We are affiliated with the United Synagogue of Conservative Judaism, the association of Conservative congregations in North America.
As we begin the month of May, we continue on our journey from Pesach to Shavuot. We count every day in between these holidays; and as tradition instructs us, every day has its own unique reflection of holiness.
Ostensibly, Pesach reminds us that freedom is a gift, but it’s not until Shavuot that we learn the purpose for this gift. On Pesach we remember that we were once slaves and that the Holy One broke the shackles of that slavery. So too are we reminded that God gives us the strength to break the shackles in our world–physical slavery (yes there is still slavery in the 21st century, tragically), emotional slavery, and psychological slavery. Pesach is both a reminder and a clarion call for us to work towards more freedom in our lives and in the lives of others.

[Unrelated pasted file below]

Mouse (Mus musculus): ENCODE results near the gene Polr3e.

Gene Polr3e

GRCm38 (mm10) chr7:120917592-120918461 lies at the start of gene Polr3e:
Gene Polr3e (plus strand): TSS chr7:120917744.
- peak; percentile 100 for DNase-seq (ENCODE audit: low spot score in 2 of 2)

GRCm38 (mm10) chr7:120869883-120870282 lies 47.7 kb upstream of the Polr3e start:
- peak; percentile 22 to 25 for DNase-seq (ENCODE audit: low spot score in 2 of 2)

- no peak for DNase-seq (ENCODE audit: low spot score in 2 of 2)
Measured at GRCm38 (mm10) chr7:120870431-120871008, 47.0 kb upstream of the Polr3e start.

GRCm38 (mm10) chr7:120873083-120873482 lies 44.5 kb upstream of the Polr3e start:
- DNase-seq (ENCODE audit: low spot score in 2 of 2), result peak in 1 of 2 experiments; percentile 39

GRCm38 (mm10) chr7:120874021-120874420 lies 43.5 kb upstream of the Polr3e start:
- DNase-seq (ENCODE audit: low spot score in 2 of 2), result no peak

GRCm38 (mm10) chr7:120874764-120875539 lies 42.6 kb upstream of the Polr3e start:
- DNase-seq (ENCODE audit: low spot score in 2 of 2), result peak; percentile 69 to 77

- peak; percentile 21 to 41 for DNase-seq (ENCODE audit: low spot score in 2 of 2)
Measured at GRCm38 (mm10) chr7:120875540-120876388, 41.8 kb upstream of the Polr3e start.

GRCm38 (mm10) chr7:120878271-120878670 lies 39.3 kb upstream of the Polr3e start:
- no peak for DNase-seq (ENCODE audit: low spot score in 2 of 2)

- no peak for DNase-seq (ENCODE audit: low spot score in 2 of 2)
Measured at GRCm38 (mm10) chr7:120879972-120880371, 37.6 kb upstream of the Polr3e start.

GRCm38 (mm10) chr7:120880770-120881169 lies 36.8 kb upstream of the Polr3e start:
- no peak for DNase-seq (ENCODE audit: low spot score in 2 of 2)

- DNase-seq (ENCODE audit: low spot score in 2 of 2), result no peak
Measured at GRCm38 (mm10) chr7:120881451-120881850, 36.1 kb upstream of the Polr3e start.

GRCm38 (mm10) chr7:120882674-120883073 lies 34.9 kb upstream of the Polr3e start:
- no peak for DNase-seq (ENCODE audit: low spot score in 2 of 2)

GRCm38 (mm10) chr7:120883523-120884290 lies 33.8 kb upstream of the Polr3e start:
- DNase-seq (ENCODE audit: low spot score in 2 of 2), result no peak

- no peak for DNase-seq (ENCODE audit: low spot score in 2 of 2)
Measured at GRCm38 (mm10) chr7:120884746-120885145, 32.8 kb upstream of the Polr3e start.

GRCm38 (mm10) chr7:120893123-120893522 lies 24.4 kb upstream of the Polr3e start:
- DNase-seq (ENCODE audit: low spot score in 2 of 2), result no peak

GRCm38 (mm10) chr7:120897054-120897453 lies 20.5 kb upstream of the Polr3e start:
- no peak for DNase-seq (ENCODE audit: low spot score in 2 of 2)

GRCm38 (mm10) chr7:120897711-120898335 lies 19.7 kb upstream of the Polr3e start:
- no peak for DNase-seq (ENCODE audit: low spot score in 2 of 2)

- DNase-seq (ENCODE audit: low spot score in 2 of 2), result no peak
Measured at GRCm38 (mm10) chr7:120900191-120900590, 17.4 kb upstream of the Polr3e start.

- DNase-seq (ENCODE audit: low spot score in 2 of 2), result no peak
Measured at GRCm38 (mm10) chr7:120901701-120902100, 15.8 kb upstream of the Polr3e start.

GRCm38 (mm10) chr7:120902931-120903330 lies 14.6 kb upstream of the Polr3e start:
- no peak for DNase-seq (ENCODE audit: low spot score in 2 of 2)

However, it’s not until we reach Shavuot that we learn the reason for our freedom. On Shavuot, we celebrate receiving Torah at Sinai. Shavuot, thus, represents our spiritual calling–a calling that can be fulfilled only by people freely choosing to accept the ways of Torah, freely choosing to seek holiness and Godliness in our world, freely choosing to reveal the hidden sparks in the world.
By counting and reflecting on the meaning of each day in between these two festivals, we ritually connect these two essential ideas. Unlike political freedom, Torah teaches us that spiritual freedom is not an end unto itself. Rather it is only a means for what we do with it. We can choose to enter into a holy covenant and commit our freedom for the task of Torah, or we can shirk that duty. Whatever we decide will define our freedom.
Perhaps the best telling of this great lesson is found in the Torah itself, just before we say goodbye to Moshe and prepare for what is to come, the Holy One tells us:
“See, I set before you this day life and goodness, and death and adversity. For I command you this day, to love the Holy One your God, to walk in God’s ways, to keep the commandments, laws, and rules, that you may thrive and increase and that the Holy One your God may bless you.”
Rabbi Meir Goldstein